In this configuration, the local shielding elements 38 and 40 may help protect the memory element 36 from externally generated EMI, and may further help concentrate the magnetic fields produced by the word line 42 and digital line 44 to the memory element 36. Accordingly, the shielding layers may not only help reduce undesirable fields from influencing the magnetic bit regions, but may also help enhance the desired magnetic fields at the memory element 36.
To form a cavity in the insulating layer 110, a photoresist layer 114 is provided on the top surface 116 of the insulating layer 110. The photoresist layer 114 is patterned in a conventional manner to selectively remove a portion 118 of the photoresist layer 114 which overlays the desired cavity, as shown in FIG. 5. The exposed portion of the insulating layer 110 is then etched using a conventional etching process to form cavity 120 as shown in FIG. 6. The cavity 120 has a bottom surface 122 and two spaced side surfaces 124 a and 124 b. The photoresist is subsequently removed.
The soft magnetic material layer 130 may include a first barrier layer 136, a second barrier layer 138 and a soft magnetic material 130 therebetween. The first and second barrier layers are preferably made from Ta, TiW, TiN, TaN, SiN, SiO2, or similar material. The soft magnetic material is preferably formed from NiFe, NiFeCo, CoFc, or other similar material having soft magnetic properties. It is contemplated that the first barrier layer 136, the second barrier layer 138 and soft magnetic material 130 may be deposited during a single conventional deposition process step, as is known in the art.
After the soft magnetic material layer 130 is deposited, a conductive material layer 150 is deposited on the top surface of the soft magnetic field layer 130. The conductive material layer 150 is deposited to at least substantially fill the cavity 120, and preferably covers the entire wafer including those portions of the soft magnetic material layer 130 that lie outside of the cavity 120 as shown in FIG. 8. Conductive material layer 150 is preferably formed from Cu or AlCu. As can be seen, the conductive material layer 150 is self-aligned with the soft magnetic field layer 130.
It is contemplated that a number of contacts or vias may be provided between selected underlayers and/or metal lines before and after the conductive material layer 150 is deposited. In one embodiment, each of the contacts/vias are filled with tungsten to reduce the resulting contact/via resistance. It is known that this may require relatively high processing temperatures. However, and in accordance with co-pending U.S. patent application Ser. No. 08/993,009, filed Dec. 18, 1997, and entitled “Self-Aligned Wordline Keeper and Method of Manufacture Therefor”, the contact and via processing may be performed before the magnetic materials are provided, thereby preserving the magnetic properties of the magnetic materials.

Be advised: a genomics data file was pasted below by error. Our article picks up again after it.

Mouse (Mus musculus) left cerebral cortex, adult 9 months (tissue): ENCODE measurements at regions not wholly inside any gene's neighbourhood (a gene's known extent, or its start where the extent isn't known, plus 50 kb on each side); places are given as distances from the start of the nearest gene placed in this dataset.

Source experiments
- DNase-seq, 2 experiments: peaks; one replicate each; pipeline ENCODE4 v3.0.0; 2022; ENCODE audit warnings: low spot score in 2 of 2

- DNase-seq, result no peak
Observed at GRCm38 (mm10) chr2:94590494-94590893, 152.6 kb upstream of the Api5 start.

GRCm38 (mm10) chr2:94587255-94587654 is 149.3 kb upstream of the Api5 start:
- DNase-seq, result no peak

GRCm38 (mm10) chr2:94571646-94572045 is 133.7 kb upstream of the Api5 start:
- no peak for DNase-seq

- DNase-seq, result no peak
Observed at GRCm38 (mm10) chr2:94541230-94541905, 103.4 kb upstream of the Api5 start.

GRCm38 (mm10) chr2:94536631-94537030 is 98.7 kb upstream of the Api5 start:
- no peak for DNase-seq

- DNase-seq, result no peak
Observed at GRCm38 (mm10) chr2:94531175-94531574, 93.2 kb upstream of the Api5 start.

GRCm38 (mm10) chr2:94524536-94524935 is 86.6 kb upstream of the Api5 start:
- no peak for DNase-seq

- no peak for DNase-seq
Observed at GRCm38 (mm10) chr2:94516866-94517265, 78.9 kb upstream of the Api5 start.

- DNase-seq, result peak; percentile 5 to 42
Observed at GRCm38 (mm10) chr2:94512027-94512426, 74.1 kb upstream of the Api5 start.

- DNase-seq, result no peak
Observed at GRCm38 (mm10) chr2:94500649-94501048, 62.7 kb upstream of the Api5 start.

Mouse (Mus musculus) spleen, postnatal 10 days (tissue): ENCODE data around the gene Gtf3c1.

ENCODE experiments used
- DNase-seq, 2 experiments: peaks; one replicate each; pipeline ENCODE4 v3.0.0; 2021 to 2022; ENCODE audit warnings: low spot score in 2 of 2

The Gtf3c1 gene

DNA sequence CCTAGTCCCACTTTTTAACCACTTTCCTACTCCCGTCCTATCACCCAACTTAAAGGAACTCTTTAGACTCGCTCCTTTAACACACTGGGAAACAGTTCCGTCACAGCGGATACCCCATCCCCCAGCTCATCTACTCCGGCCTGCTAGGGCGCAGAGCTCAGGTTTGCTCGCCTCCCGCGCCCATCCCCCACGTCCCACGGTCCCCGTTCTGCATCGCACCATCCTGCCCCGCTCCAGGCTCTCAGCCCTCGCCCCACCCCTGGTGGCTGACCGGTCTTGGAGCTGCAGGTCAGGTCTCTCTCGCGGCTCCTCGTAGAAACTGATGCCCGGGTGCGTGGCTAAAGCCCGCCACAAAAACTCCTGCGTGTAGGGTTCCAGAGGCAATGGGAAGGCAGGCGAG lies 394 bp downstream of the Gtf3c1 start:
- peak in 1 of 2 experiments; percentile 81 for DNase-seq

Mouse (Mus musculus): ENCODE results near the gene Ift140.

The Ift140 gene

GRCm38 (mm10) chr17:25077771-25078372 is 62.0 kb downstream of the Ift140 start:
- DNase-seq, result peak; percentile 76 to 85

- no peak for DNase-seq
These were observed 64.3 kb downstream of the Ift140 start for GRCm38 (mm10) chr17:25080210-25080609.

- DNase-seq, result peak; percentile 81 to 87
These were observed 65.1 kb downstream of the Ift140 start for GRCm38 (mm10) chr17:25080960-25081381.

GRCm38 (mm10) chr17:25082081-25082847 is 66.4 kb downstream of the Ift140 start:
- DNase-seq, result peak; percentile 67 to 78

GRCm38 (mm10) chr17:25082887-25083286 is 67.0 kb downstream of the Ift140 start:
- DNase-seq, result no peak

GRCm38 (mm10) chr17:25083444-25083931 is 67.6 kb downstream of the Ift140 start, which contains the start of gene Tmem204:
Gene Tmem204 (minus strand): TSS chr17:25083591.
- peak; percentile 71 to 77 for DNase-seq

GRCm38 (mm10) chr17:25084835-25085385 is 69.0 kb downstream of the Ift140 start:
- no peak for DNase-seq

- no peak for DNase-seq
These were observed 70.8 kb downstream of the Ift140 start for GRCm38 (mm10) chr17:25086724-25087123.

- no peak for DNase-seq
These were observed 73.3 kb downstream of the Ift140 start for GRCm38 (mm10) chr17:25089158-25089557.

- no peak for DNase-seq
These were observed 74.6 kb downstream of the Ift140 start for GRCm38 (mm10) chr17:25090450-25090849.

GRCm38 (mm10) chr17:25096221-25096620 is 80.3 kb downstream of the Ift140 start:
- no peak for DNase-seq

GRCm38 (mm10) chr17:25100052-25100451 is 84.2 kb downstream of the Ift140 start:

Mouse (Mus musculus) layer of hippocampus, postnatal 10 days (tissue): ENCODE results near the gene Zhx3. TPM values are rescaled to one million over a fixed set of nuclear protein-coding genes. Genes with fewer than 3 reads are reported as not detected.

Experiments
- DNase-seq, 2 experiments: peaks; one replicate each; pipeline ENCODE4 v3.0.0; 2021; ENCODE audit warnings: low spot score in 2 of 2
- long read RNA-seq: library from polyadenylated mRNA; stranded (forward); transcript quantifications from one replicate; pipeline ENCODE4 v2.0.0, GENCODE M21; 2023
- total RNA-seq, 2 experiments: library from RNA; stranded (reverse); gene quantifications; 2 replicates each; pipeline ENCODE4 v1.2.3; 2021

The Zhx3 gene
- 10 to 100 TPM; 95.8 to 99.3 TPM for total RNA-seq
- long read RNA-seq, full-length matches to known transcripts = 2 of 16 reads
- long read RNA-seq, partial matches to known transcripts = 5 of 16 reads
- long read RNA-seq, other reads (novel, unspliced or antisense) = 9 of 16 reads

As can be seen, portions of the soft magnetic material layer 130 and conductive material layer 150 may lie above the top surface 132 of the insulating layer 110. In a preferred embodiment, these portions may be removed using a mechanical or chemical-mechanical polishing (CMP) process.
Polishing the top surface of the insulating layer to remove those portions of the soft magnetic material layer 130 and conductive material layer 150 that lie above the top surface of the insulating layer 110 provides a number of advantages. First, a relatively planer top surface is provided. This allows the deposition of a relatively thin insulating layer 160 as shown in
After polishing, a thin insulating layer 160 is preferably provided on the top surface of the insulating layer 110, and over the cavity 120, as shown in
Bit region 170 may be a sandwich-type structure similar to that disclosed in commonly assigned U.S. Pat. No. 4,780,848 to Daughton et al., which is incorporated herein by reference. As further described in Daughton et al., bit region 170 may include a silicon nitride diffusion barrier layer of approximately 300 angstroms. A first layer of a 65% Ni, 15% Fe, and 20% Co Permalloy of 150 angstroms or less is then deposited. Next, a non-magnetic intermediate layer, such as TaN or Cu, is deposited to a thickness of 50 angstroms or less. Then a second layer of a Permalloy is deposited to a thickness of 150 angstroms or less. This is followed by depositing a second non-magnetic resistive layer of tantalum nitride or tantalum to a thickness of 50-1000 angstroms. A capping, or etch stop, layer of Chromium silicon (CrSi) is then deposited to a thickness in the range of 100 to 1500 angstroms. All of the depositions of bit region 170 are preferably done in-situ. The deposition of the Permalloy layers are done in the presence of a bias magnetic field.